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Science Writer, UANews
Of more 539 universities ranked for research and development (R&D) expenditures in the physical sciences –astronomy, optics, physics and chemistry – the UA comes in second and number one for astronomy.
The University of Arizona is first in astronomy in a national ranking of 539 public and private universities for research expenditures and second in the physical sciences, according to data from the National Science Foundation Higher Education Research and Development Survey.
The report, which compares higher education institutions in terms of their research expenditures in astronomy including space exploration, physics and chemistry for the 2012 fiscal year, places only the California Institute of Technology higher than the UA in R&D expenditures overall.
Of $4.8 billion being spent in physical sciences, UA scientists appropriated almost $179 million in research grants and contracts from federal, state and private sources to create new knowledge or advance new technologies in 2012.
Overall, R&D spending at U.S. universities in all fields of research – mostly science, but also engineering, education, law and others – totaled $65.8 billion in fiscal year 2012. Out of 539 universities, the UA ranks No. 29 for scientific research expenditures across all fields.
These fiscal statistics represent an indirect measure of the capability of the University to perform high-caliber research, because most grants and contracts are awarded if they pass muster in a highly competitive and selective peer-review process.
UA plays in the same league as Caltech, Johns Hopkins
According to Tim Swindle, department head and director of the UA Department of Planetary Sciences/Lunar and Planetary Laboratory, the UA has been ranked between No. 20 and 30 across R&D expenditures in all science areas for the last 10 years; has traded the top three places in the Physical Sciences category with Caltech and Johns Hopkins; and has been first in astronomy – represented at the UA by Lunar and Planetary Sciences and the Department of Astronomy and Steward Observatory – every year during that period.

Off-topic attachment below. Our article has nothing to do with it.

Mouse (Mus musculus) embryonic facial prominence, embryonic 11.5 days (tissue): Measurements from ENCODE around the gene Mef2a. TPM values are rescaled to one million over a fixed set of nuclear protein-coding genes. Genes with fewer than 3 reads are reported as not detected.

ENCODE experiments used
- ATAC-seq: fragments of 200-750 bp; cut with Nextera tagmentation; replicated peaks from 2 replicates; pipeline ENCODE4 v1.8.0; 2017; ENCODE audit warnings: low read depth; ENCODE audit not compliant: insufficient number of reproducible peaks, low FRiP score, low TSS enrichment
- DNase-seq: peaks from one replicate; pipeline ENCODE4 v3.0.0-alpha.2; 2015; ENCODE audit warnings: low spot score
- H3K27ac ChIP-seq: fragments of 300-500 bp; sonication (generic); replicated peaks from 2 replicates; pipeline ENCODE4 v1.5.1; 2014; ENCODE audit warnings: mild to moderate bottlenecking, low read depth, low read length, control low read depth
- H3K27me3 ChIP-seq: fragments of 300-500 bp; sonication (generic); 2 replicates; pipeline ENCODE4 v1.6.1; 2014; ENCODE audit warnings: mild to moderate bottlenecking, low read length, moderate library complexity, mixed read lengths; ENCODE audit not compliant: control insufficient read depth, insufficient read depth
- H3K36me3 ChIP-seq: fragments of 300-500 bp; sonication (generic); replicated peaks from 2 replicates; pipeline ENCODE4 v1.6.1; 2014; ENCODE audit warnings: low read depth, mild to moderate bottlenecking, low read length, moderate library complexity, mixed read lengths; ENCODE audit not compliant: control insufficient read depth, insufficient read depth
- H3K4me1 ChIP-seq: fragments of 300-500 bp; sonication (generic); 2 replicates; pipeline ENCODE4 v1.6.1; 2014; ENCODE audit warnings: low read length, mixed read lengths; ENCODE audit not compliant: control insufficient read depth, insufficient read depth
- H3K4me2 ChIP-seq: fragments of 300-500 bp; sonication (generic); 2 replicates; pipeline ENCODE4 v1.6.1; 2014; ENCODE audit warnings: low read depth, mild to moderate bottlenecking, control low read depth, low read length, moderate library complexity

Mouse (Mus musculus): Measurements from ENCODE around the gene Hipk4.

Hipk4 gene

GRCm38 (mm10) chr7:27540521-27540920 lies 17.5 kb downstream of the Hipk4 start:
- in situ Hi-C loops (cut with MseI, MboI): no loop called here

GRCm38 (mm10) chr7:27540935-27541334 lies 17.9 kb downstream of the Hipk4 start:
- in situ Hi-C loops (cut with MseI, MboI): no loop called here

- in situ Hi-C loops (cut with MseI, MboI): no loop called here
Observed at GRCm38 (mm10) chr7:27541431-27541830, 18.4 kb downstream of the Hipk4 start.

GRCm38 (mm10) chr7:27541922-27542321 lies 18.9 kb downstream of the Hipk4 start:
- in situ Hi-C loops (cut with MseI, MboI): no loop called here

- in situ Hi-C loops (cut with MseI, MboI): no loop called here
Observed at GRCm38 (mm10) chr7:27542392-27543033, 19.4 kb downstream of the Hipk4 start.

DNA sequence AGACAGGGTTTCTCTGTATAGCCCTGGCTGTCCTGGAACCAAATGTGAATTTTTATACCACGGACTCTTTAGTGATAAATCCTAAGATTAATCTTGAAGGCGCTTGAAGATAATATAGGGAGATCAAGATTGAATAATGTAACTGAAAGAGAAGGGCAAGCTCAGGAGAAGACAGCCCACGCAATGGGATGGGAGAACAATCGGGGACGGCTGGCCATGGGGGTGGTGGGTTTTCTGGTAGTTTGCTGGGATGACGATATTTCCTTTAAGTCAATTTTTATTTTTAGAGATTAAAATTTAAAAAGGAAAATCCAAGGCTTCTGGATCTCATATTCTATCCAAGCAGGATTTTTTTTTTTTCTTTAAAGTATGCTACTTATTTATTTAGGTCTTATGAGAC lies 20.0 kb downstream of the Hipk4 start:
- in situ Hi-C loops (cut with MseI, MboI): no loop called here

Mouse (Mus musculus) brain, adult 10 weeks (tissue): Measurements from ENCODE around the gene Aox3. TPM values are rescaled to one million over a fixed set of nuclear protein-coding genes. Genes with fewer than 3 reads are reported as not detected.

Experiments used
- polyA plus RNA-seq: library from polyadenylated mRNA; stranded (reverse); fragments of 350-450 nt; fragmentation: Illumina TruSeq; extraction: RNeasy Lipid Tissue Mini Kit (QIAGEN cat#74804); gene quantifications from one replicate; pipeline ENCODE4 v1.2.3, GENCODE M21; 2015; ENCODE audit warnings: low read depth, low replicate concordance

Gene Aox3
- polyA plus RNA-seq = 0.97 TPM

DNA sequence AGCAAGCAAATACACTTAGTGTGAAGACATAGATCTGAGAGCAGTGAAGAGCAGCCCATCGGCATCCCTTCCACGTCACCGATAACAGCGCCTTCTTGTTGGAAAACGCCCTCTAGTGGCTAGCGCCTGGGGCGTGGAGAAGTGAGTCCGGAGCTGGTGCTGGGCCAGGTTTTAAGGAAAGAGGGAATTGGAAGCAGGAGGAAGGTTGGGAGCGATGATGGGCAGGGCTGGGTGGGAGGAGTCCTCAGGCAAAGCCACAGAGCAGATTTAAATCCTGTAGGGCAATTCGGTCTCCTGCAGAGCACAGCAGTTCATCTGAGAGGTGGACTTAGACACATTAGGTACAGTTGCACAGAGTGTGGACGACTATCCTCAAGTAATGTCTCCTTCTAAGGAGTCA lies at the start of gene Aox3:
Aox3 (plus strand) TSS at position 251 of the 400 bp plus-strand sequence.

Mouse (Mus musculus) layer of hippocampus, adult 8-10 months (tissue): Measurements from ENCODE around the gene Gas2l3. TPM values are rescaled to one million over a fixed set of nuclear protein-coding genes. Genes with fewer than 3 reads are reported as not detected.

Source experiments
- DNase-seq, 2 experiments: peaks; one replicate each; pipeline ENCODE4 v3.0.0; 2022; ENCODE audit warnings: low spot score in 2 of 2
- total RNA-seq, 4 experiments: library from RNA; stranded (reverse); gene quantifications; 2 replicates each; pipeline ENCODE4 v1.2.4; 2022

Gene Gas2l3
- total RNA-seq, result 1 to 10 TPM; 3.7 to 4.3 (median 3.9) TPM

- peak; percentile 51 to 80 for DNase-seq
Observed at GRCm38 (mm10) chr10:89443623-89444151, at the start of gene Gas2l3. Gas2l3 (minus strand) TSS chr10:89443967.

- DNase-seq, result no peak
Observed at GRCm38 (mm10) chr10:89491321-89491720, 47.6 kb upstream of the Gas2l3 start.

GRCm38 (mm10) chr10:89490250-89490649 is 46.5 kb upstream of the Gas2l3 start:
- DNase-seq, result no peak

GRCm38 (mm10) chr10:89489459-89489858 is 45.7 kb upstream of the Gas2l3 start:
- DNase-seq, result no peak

"It is important to note that most of that money has been won in national competitions for grants and contracts, which means that our peers and the funding agencies are recognizing the UA's continuing strength," Swindle said. "From an economic perspective, most of the money spent on research actually goes to pay salaries and buy equipment, so we're creating jobs in Arizona."
These efforts include optical sciences, another leading area of research and innovation at the UA. Recent projects at the UA College of Optical Sciences include shaping and polishing the mirror for the Advanced Technology Solar Telescope. When completed, it will be the largest mirror ever pointed at the sun.
"We have an appetite for doing big science that often spans the whole campus," said Thomas Koch, dean of the College of Optical Sciences. "That’s one of the exciting things that really draws people to the UA."
According to the National Science Foundation, R&D expenditures are just one indicator of the research activity and productivity at a university. A higher amount of expenditures compared with peer institutions generally means a higher number of awards received in that field, or a higher dollar value of the awards – both of which can be signs of a robust research program. Other indicators would be the number of research faculty in a field, numbers of proposals and awards, publications, patents as well as licenses, and such.